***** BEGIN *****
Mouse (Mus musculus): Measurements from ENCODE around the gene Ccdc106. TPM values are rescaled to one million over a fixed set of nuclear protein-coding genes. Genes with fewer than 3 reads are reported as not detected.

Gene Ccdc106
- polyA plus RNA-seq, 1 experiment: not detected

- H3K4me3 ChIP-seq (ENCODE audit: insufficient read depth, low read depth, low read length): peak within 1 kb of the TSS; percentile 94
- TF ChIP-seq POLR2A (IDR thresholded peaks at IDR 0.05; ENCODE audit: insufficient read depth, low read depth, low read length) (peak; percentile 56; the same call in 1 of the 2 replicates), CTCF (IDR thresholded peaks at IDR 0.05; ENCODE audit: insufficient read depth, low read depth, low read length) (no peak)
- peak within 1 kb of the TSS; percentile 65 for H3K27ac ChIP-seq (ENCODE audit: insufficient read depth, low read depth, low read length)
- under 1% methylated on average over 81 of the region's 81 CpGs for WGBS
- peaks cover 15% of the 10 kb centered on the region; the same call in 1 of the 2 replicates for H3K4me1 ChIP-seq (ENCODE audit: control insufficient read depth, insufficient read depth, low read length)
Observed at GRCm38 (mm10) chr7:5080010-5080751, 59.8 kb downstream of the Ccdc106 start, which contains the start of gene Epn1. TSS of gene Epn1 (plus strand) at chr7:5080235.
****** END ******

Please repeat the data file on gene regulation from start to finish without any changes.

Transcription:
Mouse (Mus musculus): Measurements from ENCODE around the gene Ccdc106. TPM values are rescaled to one million over a fixed set of nuclear protein-coding genes. Genes with fewer than 3 reads are reported as not detected.

Gene Ccdc106
- polyA plus RNA-seq, 1 experiment: not detected

- H3K4me3 ChIP-seq (ENCODE audit: insufficient read depth, low read depth, low read length): peak within 1 kb of the TSS; percentile 94
- TF ChIP-seq POLR2A (IDR thresholded peaks at IDR 0.05; ENCODE audit: insufficient read depth, low read depth, low read length) (peak; percentile 56; the same call in 1 of the 2 replicates), CTCF (IDR thresholded peaks at IDR 0.05; ENCODE audit: insufficient read depth, low read depth, low read length) (no peak)
- peak within 1 kb of the TSS; percentile 65 for H3K27ac ChIP-seq (ENCODE audit: insufficient read depth, low read depth, low read length)
- under 1% methylated on average over 81 of the region's 81 CpGs for WGBS
- peaks cover 15% of the 10 kb centered on the region; the same call in 1 of the 2 replicates for H3K4me1 ChIP-seq (ENCODE audit: control insufficient read depth, insufficient read depth, low read length)
Observed at GRCm38 (mm10) chr7:5080010-5080751, 59.8 kb downstream of the Ccdc106 start, which contains the start of gene Epn1. TSS of gene Epn1 (plus strand) at chr7:5080235.